Drenth said the hardest part for families is being denied the opportunity to properly say goodbye. “It is also very hard for families not to be able to adhere to customary rituals, a very important part of how we grieve.” — Lwandile Bhengu
Producing PPE while empowering women
Before the Covid-19 pandemic, Phumeza Langalibalele’s health-care business was already the sole supplier of surgical gloves to private hospital group Netcare.
Now Mlungisi Healthcare has diversified its product range and started supplying a wider range of personal protective equipment to more private and public hospitals — and has tripled profits.
After struggling financially at the start, Langalibalele said she got her big break when Netcare offered her a bridging loan to help grow her business.
Mlungisi Healthcare employs only women and tries to develop talent wherever possible. “I believe that when you empower women you empower the whole family, and that is the reason that our business only has women,” said Langalibalele. — Sipokazi Fokazi
Finding the opportunity behind the crisis’s mask
The Covid-19 pandemic has changed fortunes for Ruth Abrahams.
Unable to find work for the past three years, she found an opportunity opening up for her and her mother, Irene Dooms during the pandemic: masks.
The pair run The Craft-I Hub from their home in Eldorado Park, Johannesburg. The small business started out making masks and has expanded into headscarves, gift hampers and baked goods.
Dooms dusted off her sewing machine to start making masks for her children, grandchildren and neighbours. Abrahams sourced material and mask patterns and convinced her mom to make more. They’ve sold more than 800 since March.
“My confidence was so low with not being able to find a job but after starting this business I have been doing so much better,” Abrahams said. — Leonie Wagner
In the zone, getting a field hospital built
East London Industrial Development Zone executive manager Ayanda Ramncwana is leading a team that is converting a warehouse into a field hospital.
Her Covid team includes stakeholders like Mercedes-Benz SA, Buffalo City metro, health and public works provincial departments and a number of companies in the zone.
Ramncwana, 39, has spent most of her career building corporate brands.
Growing up, Ramncwana said, her father would always remind her that as the eldest of her siblings, she had a responsibility to set the bar high and achieve the impossible.
She has learnt to always know what she wants to achieve, she said, and to position herself to achieve it and persevere through any struggle until she reaches the finish line. — Mpumzi Zuzile
Half a million meals served in lockdown
When lockdown began, Hanneke van Linge, 49, and her team prepared 350 meals a day from a Johannesburg soup kitchen she took over when a friend retired. Now they are up to 1,000 meals daily.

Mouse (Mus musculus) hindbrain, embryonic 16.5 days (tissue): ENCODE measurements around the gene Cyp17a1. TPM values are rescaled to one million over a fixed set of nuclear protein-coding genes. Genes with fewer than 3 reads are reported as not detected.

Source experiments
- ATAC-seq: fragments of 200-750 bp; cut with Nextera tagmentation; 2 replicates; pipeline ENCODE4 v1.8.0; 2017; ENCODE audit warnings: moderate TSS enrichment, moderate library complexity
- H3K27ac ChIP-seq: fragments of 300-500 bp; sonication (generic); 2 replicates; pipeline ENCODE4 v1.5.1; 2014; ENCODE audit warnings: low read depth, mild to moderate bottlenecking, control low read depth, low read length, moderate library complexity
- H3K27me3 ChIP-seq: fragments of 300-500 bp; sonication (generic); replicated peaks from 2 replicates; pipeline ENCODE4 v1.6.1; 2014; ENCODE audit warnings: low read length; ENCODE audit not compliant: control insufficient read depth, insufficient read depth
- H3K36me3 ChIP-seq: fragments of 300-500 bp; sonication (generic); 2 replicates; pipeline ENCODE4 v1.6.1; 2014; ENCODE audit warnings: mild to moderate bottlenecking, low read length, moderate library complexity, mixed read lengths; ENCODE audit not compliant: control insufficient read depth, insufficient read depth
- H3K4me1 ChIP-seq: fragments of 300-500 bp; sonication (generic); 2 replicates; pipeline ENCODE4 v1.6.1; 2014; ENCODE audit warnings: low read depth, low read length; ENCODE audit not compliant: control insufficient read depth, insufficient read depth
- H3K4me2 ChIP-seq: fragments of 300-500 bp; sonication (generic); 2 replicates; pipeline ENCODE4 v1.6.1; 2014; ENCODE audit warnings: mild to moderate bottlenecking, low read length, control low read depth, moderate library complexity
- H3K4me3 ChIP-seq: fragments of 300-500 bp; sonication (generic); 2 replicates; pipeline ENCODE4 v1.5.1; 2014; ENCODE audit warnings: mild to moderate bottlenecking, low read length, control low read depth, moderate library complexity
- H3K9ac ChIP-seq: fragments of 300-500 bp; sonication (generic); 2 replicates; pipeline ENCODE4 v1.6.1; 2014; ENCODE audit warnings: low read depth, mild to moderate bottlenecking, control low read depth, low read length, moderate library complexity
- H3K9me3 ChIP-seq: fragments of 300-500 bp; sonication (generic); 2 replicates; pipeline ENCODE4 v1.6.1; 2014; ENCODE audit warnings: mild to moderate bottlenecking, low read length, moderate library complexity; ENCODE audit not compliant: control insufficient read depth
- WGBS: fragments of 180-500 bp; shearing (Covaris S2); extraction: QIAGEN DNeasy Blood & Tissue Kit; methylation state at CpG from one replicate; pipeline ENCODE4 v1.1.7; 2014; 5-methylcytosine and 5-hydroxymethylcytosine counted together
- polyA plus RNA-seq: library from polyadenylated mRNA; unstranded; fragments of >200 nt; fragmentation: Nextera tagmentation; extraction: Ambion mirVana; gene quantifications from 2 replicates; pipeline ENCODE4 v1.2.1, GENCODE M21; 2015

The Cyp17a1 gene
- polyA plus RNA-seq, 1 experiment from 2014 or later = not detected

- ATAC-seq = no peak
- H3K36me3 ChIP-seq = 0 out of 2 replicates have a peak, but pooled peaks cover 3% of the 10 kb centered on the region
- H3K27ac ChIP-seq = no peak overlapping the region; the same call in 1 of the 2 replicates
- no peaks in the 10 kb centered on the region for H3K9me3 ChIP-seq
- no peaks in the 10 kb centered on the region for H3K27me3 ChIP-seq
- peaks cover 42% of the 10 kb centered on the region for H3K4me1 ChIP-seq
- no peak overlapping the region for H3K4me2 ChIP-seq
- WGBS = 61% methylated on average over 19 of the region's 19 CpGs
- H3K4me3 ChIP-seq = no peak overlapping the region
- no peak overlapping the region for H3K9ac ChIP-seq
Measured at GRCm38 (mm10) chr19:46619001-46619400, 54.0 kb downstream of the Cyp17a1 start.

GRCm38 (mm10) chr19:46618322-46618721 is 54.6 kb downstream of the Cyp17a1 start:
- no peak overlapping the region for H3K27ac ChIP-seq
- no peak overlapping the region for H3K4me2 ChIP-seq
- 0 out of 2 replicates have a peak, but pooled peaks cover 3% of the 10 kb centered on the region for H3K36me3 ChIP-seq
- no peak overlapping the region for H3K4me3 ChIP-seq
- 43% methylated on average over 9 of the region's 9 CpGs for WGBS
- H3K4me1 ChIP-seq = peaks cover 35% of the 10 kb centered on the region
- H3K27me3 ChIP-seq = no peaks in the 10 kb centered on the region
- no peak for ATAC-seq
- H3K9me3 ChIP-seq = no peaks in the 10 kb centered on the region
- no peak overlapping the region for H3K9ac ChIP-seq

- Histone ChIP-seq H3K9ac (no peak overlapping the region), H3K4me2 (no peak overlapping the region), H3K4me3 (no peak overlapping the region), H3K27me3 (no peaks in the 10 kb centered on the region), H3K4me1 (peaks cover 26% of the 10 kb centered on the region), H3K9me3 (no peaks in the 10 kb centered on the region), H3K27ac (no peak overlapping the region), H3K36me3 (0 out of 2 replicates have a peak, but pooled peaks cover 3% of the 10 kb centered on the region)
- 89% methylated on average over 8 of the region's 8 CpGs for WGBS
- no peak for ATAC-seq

Through her NGO Nosh Food Rescue, Van Linge receives excess food donated by restaurants. But with the pandemic, which forced restaurants to shut their doors until recently, she had to widen the net.
Using her connections in the food industry, she harnessed the skills of chefs who were unable to work. The owners of Thava restaurant opened up their Norwood kitchen to cater for the increased demand, and every day was a surprise packet as they never knew what would be donated from farmers, producers and businesses.
“It’s terrifying to see how the lockdown has affected people,” she told the Sunday Times this week while in the southern Cape, which she hopes to include in the project.
Van Linge’s team have managed to prepare more than 500,000 meals in lockdown. “I didn’t do all of this alone. It is chefs, restaurant staff and Tavha Indian restaurant who all opened up their hearts and hands to help with making all of this possible,” she said. — Belinda Pheto
‘It is the most challenging moment in our professional lives’
It is the women who came before her that motivate advanced life-support paramedic and critical-care operations manager Charlotte Pillay.
“Women of colour like myself continue to tackle gender bias and inequality in our workplace and many other facets of society. I draw strength and resilience from the strong women who have paved the way and inspire me to unlock my strength and motivate me to make a difference in a male- dominated environment,” she said.
“I aspire to be an example of a powerful female role model as we have a lack of senior, visibly successful females in our industry and workforce.”
Pillay, 30, who lives in Joburg, says the pandemic has brought new levels of anxiety for frontline workers.
“It is the most challenging moment in our professional lives as health-care workers. Our volume of work has increased, the concentration and deliberation of preparation [putting on masks and gowns] wears on you — one mistake could be fatal … The ability to make a patient feel better emotionally and psychologically is all the more difficult from behind a mask.” — Lwandile Bhengu